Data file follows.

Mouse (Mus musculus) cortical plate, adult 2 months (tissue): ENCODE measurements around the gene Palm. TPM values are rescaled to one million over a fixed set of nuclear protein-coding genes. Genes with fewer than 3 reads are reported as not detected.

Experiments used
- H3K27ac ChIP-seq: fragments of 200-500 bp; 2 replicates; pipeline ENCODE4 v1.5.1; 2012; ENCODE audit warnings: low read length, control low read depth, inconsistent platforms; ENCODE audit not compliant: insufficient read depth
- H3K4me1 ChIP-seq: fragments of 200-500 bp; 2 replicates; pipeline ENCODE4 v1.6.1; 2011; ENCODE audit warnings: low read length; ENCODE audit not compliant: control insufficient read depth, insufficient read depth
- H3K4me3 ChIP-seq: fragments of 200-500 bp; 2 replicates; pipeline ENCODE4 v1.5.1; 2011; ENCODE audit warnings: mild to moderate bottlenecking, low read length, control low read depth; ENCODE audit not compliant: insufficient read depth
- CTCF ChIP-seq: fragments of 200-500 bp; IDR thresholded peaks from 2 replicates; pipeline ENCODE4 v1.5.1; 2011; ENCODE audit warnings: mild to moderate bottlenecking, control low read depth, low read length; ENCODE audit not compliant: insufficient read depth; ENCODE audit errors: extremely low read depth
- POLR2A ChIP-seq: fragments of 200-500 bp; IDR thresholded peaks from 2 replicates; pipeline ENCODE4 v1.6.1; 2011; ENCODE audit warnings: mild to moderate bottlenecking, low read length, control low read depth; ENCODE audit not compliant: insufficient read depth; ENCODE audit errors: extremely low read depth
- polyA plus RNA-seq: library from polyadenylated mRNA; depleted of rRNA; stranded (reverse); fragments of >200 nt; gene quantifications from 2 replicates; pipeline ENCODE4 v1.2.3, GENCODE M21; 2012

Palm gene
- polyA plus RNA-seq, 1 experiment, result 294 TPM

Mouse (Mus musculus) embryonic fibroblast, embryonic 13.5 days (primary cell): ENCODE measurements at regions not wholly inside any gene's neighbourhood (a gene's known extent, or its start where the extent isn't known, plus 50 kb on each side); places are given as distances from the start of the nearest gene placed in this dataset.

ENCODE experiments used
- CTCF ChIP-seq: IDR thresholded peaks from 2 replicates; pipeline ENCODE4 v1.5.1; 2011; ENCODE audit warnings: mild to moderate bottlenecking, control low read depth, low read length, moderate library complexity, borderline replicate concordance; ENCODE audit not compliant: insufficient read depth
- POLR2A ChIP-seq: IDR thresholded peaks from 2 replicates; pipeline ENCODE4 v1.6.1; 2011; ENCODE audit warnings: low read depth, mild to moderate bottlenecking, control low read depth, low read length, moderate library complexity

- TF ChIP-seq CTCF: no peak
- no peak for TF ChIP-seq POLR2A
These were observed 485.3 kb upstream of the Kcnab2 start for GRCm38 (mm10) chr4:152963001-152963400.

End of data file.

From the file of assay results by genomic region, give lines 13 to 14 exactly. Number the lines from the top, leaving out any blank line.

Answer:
- CTCF ChIP-seq: IDR thresholded peaks from 2 replicates; pipeline ENCODE4 v1.5.1; 2011; ENCODE audit warnings: mild to moderate bottlenecking, control low read depth, low read length, moderate library complexity, borderline replicate concordance; ENCODE audit not compliant: insufficient read depth
- POLR2A ChIP-seq: IDR thresholded peaks from 2 replicates; pipeline ENCODE4 v1.6.1; 2011; ENCODE audit warnings: low read depth, mild to moderate bottlenecking, control low read depth, low read length, moderate library complexity